Amos Oz is Israel’s leading novelist, a founder and the best-known voice of Peace Now. He is a bellwether for Israeli doves, for opponents of the occupation who favor Israeli withdrawal from the West Bank and a negotiated two-state solution. In a recent conversation, he assessed the political and diplomatic implications of the Hamas electoral victory.
A week after your book How to Cure a Fanatic was published, Hamas won a historic victory in elections for the Palestinian parliament. Do you regard Hamas as an organization of fanatics?
Fanatics are those people of any faith, color, persuasion or political belief who maintain that the end, whatever end, justifies all the means, including the bloody means. By this criterion I am afraid Hamas is a fanatic organization par excellence.
Did Palestinians vote for Hamas because they are fanatics?
Not necessarily. As I read the situation, and as I hear from my Palestinian friends and colleagues, the prime reason for the Hamas victory is the alleged corruption of the Palestinian Authority and its leading movement, Fatah.
In your book you argue that fanaticism is not necessarily a permanent condition. You say that as a child you were “a brainwashed little fanatic all the way.” What made you a young fanatic, and what made you change?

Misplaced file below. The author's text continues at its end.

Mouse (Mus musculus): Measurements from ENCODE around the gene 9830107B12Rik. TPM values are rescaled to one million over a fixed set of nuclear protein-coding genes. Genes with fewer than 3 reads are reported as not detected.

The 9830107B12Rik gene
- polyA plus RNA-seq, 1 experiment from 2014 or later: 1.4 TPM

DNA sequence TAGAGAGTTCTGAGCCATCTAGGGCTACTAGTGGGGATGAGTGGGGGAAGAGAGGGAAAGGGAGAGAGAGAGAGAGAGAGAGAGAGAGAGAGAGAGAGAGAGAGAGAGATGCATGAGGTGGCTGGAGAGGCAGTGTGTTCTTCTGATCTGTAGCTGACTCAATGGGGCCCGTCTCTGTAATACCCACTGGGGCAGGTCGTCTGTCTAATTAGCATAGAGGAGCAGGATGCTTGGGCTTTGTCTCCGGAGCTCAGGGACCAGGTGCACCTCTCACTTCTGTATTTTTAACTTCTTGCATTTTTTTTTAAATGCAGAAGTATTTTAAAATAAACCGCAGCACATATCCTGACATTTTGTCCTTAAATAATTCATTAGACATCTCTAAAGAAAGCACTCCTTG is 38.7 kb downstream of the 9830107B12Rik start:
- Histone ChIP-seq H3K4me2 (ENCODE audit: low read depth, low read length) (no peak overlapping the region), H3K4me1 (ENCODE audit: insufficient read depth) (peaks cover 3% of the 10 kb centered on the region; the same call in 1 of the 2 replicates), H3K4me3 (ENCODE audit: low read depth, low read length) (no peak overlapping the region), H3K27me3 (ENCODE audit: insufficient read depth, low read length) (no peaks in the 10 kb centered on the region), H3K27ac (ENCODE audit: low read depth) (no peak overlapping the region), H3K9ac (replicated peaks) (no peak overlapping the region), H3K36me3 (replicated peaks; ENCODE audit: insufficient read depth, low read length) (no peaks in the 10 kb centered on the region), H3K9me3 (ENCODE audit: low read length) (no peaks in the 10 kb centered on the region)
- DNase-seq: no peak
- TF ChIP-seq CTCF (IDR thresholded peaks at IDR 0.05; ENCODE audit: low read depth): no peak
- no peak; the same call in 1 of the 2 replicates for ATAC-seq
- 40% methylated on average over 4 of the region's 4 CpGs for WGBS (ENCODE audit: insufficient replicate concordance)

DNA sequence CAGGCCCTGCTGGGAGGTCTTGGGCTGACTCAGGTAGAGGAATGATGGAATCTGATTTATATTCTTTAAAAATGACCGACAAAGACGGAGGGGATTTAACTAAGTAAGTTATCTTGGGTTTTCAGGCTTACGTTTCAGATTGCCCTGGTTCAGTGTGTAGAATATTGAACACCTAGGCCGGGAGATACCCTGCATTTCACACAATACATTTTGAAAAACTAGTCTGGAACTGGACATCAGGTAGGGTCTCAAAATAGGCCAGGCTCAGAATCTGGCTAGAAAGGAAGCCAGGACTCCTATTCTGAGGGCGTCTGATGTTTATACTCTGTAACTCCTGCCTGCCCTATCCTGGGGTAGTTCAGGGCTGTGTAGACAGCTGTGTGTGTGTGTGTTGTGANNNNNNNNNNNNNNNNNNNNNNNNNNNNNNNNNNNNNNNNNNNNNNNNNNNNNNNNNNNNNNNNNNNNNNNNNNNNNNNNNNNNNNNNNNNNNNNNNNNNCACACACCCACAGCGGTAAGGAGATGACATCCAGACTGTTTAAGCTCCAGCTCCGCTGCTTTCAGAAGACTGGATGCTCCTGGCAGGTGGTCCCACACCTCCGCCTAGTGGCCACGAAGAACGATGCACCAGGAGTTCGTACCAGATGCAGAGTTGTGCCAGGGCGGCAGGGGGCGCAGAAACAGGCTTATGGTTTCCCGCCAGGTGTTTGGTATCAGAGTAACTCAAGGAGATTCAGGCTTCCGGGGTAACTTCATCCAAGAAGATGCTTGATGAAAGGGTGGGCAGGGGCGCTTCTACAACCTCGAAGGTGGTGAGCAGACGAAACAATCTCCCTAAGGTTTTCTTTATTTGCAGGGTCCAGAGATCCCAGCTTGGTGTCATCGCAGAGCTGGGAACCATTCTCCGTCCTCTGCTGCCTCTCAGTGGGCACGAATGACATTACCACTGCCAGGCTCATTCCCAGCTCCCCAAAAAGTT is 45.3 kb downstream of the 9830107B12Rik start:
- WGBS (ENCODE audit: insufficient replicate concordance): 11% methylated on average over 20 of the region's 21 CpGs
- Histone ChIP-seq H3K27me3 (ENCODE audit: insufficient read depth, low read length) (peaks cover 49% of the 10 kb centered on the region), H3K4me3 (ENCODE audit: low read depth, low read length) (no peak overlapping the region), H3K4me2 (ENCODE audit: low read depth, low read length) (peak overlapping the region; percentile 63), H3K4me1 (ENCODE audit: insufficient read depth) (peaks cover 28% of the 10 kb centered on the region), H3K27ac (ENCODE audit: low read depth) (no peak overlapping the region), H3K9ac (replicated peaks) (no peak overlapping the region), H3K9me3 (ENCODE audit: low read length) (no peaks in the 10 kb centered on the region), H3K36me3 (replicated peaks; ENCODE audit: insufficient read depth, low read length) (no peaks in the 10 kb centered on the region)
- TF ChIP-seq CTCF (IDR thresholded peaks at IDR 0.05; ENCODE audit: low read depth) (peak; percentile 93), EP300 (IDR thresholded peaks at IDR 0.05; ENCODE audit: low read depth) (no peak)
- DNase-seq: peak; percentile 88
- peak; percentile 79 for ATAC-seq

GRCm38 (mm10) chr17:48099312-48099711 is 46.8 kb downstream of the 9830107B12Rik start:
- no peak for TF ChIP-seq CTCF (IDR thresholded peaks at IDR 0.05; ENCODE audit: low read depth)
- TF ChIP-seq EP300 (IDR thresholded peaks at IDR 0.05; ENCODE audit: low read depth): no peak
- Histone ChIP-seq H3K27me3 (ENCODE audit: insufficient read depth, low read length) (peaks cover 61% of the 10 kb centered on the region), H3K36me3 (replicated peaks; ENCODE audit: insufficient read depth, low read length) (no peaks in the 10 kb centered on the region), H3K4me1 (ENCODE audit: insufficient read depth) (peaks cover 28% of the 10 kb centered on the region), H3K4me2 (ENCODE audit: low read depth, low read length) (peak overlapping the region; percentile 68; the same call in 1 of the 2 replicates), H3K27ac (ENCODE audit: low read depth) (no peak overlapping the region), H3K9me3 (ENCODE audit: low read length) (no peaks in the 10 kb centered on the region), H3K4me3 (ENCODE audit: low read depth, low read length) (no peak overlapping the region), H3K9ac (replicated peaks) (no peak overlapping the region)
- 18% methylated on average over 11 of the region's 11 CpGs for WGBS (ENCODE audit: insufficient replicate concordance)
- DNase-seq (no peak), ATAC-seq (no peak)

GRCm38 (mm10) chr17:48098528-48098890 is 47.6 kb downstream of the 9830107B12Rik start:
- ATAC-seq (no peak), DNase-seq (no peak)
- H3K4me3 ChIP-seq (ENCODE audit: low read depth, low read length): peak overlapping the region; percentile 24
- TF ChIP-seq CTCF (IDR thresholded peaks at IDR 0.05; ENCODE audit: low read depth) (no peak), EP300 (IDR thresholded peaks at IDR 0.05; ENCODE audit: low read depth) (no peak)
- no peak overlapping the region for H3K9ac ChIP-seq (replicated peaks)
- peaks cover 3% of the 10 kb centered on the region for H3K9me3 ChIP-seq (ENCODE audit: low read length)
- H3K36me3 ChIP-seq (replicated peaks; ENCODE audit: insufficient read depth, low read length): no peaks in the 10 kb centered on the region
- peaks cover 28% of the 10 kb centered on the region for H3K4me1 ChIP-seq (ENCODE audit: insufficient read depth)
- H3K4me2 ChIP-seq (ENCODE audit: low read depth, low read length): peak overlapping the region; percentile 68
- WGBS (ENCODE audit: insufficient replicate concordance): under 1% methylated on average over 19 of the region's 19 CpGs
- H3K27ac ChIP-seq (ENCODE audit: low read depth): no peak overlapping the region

I grew up in a militant atmosphere in a painfully divided Jerusalem, in times of bitter conflict and rivalry. I grew up as a very enthusiastic one-sided Zionist. Over the course of the years, and through some personal experiences, I have discovered that the Israeli-Palestinian conflict, like many other conflicts, has two sides, two perspectives, perhaps two logics. The moment you discover this kind of moral and political relativity, you are no longer a fanatic.
Over the past decade, part of the Palestinian movement moved away from what you call fanaticism toward what you call pragmatism.
Not only part of the Palestinian movement–I believe the majority of the Palestinian people now have a pragmatic approach and a realistic attitude toward the Israeli-Palestinian conflict. A majority of the Palestinians–and a majority of the Israelis–know now that, at the end of the day, there is going to be a compromise, a sharing, a two-state solution. Are they happy about it? No. Will there be dancing in the streets once this solution is implemented? Certainly not. Do they regard it as just, or secure, or safe? Probably not. But they accept this as the only possible solution, as the bottom line. This is true of the Israeli Jews, and this is true of the Palestinian Arabs.
Is there evidence since the election of Hamas that a majority of Palestinians still favor a two-state solution?